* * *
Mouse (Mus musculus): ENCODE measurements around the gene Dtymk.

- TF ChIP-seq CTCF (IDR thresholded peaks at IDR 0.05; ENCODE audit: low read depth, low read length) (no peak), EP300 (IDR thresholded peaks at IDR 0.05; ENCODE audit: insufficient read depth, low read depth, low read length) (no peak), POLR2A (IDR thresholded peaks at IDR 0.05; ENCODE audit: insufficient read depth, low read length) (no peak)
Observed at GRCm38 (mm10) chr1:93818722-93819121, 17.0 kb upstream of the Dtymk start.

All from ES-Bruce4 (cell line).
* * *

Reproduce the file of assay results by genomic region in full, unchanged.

Mouse (Mus musculus): ENCODE measurements around the gene Dtymk.

- TF ChIP-seq CTCF (IDR thresholded peaks at IDR 0.05; ENCODE audit: low read depth, low read length) (no peak), EP300 (IDR thresholded peaks at IDR 0.05; ENCODE audit: insufficient read depth, low read depth, low read length) (no peak), POLR2A (IDR thresholded peaks at IDR 0.05; ENCODE audit: insufficient read depth, low read length) (no peak)
Observed at GRCm38 (mm10) chr1:93818722-93819121, 17.0 kb upstream of the Dtymk start.

All from ES-Bruce4 (cell line).